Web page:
http://www.project-syndicate.org/commentary/greece-lessons-from-argentina-by-raquel-fern-ndez-and-jonathan-portes-2015-02


Afternoon Must-Read: Yuriy Gorodnichenko , Gérard Roland and Edward W. Walker: Putin’s European Fifth Column

It is not just the macroeconomic health of the European Union that is at stake in the European Union's failure to find a way to reflate and rebalance its economies. The political destiny of what Muscovy calls its "near abroad"--what happens in those former union republics of the Soviet Union with capitals different from Moscow--hinges on the European Union being a success and being seen to be a success. And perhaps the political destiny of Muscovy hinges on this as well...

Yuriy Gorodnichenko, Gérard Roland, and Edward Walker: Putin’s European Fifth Column: "There can be no doubting [Vladimir Putin's] awareness of the role that European ideals...

...and the possibility of EU membership--has played in motivating the struggle in Ukraine and constraining his actions. The popular desire to join Europe’s community of democratic states was a key force behind the collapse of right-wing dictatorships in Greece, Spain, and Portugal in the 1970s. It also played a critical role in the collapse of communist regimes in Central and Eastern Europe after the fall of the Berlin Wall. And it certainly contributed to the ouster of Ukrainian President Viktor Yanukovych--a key Putin ally--in 2014. Indeed, the existence of a European model continues to guide and encourage those pursuing transparent, democratic governance in many post-communist countries...

http://www.project-syndicate.org/commentary/putin-strategic-ambition-by-yuriy-gorodnichenko-et-al-2015-02


Noted for Your Afternoon Procrastination for February 16, 2015

Screenshot 10 3 14 6 17 PMOver at Equitable Growth--The Equitablog

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FLASH: Clive Crook and Jack Shafer Upset Because People Informing People Are Claiming to Be Journalists: Non-DeLong Smackdown Watch

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Let's take a break from the DeLong Smackdowns even though there are now a number in the queue.

No, I don't have the guts to yet read another page of David Graeber's Debt: The First 5000 Mistakes.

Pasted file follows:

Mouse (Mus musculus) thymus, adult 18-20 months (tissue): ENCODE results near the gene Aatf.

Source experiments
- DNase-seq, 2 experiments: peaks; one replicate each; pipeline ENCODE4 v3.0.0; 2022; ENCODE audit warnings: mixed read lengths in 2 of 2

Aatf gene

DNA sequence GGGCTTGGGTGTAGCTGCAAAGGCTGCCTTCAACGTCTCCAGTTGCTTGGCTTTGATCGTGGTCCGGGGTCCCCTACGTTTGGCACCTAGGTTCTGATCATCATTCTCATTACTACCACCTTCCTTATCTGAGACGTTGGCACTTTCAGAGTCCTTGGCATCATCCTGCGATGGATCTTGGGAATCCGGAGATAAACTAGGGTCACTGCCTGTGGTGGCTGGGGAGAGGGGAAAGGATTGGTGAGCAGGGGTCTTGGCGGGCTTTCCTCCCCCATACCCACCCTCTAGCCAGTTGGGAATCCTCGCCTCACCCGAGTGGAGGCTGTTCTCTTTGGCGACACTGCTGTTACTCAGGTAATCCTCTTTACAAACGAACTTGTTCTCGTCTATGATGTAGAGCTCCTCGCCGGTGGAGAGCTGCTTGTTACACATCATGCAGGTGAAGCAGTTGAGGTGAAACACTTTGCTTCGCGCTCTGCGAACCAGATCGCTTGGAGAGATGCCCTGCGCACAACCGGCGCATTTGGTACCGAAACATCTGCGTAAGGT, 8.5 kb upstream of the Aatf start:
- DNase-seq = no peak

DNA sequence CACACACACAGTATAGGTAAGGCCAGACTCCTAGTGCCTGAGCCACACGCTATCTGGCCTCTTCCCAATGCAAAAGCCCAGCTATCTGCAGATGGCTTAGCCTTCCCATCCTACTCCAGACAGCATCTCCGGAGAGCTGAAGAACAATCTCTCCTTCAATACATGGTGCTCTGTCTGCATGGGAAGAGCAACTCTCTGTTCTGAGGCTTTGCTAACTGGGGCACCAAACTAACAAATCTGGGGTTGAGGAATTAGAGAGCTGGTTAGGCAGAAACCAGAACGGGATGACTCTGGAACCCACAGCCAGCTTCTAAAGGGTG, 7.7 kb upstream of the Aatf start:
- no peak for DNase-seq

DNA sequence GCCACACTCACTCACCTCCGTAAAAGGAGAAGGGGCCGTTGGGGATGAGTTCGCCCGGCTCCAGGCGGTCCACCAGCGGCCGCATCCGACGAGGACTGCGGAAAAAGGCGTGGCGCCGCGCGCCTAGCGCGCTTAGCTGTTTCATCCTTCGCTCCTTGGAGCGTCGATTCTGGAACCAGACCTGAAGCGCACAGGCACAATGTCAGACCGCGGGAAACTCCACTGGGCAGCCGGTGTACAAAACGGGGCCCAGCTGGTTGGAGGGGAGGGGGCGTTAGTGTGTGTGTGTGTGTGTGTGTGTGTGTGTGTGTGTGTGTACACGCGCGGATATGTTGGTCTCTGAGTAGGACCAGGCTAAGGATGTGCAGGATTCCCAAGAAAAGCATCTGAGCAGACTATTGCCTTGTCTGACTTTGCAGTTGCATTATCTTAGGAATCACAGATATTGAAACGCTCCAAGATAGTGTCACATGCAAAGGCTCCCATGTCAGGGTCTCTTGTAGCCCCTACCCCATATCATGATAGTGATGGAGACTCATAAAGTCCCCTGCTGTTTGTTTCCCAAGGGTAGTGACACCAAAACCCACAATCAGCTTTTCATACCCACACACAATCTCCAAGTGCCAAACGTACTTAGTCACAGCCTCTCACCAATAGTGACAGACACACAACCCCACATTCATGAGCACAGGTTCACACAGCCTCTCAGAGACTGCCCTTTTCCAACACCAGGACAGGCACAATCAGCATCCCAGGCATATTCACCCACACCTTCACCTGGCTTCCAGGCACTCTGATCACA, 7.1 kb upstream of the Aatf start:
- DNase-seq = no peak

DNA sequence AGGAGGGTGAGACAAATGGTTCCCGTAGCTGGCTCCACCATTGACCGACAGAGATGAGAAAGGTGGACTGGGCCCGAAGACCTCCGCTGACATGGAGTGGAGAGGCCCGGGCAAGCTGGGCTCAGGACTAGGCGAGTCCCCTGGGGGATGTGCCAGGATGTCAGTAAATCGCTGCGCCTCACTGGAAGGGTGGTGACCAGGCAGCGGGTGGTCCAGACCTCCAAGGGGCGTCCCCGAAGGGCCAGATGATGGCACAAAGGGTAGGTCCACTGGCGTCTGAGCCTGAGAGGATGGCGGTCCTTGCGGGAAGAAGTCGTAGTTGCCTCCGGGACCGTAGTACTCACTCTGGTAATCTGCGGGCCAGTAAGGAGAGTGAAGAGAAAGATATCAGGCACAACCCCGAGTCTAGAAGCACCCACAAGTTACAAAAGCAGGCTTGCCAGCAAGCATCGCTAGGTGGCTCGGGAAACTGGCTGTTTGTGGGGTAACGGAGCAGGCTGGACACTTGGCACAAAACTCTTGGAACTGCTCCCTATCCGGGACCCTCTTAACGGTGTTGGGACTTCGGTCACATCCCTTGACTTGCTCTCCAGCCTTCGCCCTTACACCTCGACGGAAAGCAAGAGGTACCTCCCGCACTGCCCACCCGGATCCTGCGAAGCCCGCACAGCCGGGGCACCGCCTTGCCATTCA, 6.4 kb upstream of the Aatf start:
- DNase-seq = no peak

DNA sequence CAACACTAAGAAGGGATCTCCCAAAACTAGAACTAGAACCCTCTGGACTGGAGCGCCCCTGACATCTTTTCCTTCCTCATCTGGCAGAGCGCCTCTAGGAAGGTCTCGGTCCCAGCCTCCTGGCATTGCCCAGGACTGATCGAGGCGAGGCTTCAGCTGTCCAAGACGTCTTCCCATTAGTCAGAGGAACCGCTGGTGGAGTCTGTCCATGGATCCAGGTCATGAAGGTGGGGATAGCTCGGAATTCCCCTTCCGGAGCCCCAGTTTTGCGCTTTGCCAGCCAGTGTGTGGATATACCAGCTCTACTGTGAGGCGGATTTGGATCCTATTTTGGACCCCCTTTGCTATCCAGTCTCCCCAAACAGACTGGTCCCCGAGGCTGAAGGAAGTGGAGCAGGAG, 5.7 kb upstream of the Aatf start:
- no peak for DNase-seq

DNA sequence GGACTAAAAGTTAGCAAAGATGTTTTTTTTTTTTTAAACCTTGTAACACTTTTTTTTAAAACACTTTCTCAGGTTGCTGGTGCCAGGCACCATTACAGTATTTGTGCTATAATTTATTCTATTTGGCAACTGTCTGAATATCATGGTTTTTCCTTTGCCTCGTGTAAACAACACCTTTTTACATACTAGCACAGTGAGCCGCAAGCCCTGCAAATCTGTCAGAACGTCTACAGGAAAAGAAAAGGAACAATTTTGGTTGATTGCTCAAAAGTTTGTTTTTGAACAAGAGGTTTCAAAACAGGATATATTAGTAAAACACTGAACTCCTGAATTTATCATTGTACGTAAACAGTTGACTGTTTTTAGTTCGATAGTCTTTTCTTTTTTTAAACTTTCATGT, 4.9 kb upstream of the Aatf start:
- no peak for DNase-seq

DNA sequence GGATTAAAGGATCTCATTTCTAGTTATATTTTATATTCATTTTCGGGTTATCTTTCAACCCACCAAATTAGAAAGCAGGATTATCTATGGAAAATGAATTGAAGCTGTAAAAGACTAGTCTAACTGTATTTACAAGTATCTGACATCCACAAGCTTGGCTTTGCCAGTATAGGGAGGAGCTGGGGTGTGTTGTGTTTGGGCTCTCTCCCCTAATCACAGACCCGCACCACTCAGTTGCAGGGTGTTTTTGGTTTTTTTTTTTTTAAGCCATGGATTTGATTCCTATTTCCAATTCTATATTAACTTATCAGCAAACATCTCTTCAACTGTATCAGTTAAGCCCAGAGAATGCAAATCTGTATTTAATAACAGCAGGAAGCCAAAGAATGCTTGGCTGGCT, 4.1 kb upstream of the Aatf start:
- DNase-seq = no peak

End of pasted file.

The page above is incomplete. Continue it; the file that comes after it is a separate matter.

But two things did cross my desk last week that offend the shape of reality itself and really do deserve to be smacked down.

The first was from Jack Shafer:

Jack Shafer: All the President’s Explainers: "Klein and Yglesias...

are less interested in interviewing Obama than they are in explaining his policies... insert[ing] infographics and footnotes that help advance White House positions... end[s] up looking and sounding like extended commercials for the Obama-in-2016 campaign. I’ve seen subtler Scientology recruitment films. Explainer journalism... purports to break down complex policy issues into laymen-friendly packages that are issued from the realm of pure reason.... If you’re going to be partisan about your journalism, if you’re going to give the president an easy ride, you’ve got to be clean about it! You can’t pretend... that all you’re doing is making the news ‘vegetables’ more palatable by roasting them to ‘perfection with a drizzle of olive oil and hint of sea salt.’ Klein and Yglesias are like two Roman curia cardinals who want us to believe their exclusive interview with the pope is on the level.... Are there no upsides to interviews with the president, even toadying or hagiographic ones? I suppose durable White House contacts can be made by landing one, but will these contacts be useful in chasing real news? Not likely...

If I have understood what Shafer has to say, it is that:

Continue reading "FLASH: Clive Crook and Jack Shafer Upset Because People Informing People Are Claiming to Be Journalists: Non-DeLong Smackdown Watch" »


Lunchtime Must-Read: Paul Krugman: Triumph of the Chart

Paul Krugman: Triumph of the Chart: "The Vox interview with President Obama...

...reactions... not just from the right, but from centrists are remarkable. Jack Shafer compares it to a Scientology recruitment film; Rich Lowry compares it to Leni Riefenstahl.... What seems to offend the critics is the very idea of covering a politician’s policies.... Back in 2004... you could watch all the network and major cable coverage for two months, and learn literally nothing about, say, the candidates’ health care plans.... That’s the kind of thing the people at Vox are trying to fix--and the response is to accuse them of acting like cultists if not Nazis.

http://krugman.blogs.nytimes.com/2015/02/16/triumph-of-the-chart/


Nighttime Must-Read: Richard Mayhew: Thoughts on a Post-King Market

Richard Mayhew: Thoughts on a post-King market: "I alternate between being sure that there are five votes...

...on the Supreme Court to throw out a couple of generations of agreed-upon administrative law precedents in order to keep people from getting subsidized health insurance in most states, and being reasonably confident that there are only three.... I see the four liberal judges writing a fairly brief and caustic opinion.... The other two judges in the positive scenario will write a paen to the majesty of cooperative federalism where the law clearly states that subsidies only go to state run exchanges BUT the threat was not clearly communicated therefore, the subsidies have to flow to all states.... But what happens if the Supremes have five sadists?... Quite a few insurers would pull most if not all of their On-Exchange products.... The remaining individual insurance market now looks like the pre-PPACA New York State insurance market.... We get a death spiral where average premiums for a 30 year old would almost double... [and] reasonably-healthy people who otherwise would have qualified for subsidies now sit out of the market because they can’t afford the coverage...